Businesses can now cover health costs for laid off employees: “If your small business has more than 20 employees and you’ve had to lay off workers recently, those workers can still receive health-care coverage and you can get reimbursed for providing it. That’s the takeaway from a new provision of the American Rescue Plan Act — the stimulus bill signed by the president and enacted March 11 — and it’s a potentially huge benefit for workers who lost their jobs from the pandemic and their former employers. For those workers, it provides free health coverage through Sept. 30. For employers it provides a way to fund these benefits and keeps the door open for laid-off employees to return to work (one hopes) as the economy improves.”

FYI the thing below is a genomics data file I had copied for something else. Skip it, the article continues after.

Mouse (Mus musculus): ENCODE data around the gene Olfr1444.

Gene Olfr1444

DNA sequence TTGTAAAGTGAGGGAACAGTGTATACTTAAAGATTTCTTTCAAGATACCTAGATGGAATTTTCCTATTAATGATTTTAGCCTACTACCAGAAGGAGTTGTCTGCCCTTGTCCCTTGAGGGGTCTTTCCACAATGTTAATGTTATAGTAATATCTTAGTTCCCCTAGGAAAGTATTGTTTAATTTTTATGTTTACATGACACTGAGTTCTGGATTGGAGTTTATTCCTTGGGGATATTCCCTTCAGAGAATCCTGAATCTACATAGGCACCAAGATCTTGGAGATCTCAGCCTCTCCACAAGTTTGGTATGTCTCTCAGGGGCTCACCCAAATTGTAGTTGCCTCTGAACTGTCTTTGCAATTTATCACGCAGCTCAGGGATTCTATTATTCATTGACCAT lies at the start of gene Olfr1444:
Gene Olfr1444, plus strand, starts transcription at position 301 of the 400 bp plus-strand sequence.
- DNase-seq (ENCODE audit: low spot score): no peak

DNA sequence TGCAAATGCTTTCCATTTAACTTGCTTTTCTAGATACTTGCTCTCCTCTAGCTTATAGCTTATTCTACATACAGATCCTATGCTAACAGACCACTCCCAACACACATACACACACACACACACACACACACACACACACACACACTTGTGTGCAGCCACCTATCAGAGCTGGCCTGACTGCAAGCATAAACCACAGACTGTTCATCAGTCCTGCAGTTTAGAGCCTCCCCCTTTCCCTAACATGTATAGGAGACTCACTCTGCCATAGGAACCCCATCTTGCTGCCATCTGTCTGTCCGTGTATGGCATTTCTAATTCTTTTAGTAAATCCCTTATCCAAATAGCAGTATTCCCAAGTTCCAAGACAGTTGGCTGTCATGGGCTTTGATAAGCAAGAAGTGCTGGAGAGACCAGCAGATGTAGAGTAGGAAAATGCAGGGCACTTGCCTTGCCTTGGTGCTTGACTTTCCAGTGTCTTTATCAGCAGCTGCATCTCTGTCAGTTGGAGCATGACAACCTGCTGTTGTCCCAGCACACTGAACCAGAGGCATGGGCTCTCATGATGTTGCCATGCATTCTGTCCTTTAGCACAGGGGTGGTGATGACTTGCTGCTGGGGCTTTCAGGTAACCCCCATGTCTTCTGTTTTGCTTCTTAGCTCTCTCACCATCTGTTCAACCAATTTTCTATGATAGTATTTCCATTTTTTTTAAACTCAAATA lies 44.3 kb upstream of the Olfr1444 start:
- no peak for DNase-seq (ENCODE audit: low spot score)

• “Employers would pay for the premiums starting April 1 through Sept. 30 and then get reimbursed by the government through a credit against their employer Medicare taxes paid each quarter on their federal payroll tax returns.”

  • “Although there may be an opportunity to take these tax credits in advance (the rules are still being worked out), the premiums still have to be paid upfront before any tax refund is received, and this could cause cash flow challenges, particularly for a small business.”

  • “This coverage is open to former employees who previously failed to elect COBRA, discontinued their coverage, or have yet to elect it, but unfortunately for some individuals, the new legislation doesn’t allow for the extension of this coverage if it has already expired.” READ MORE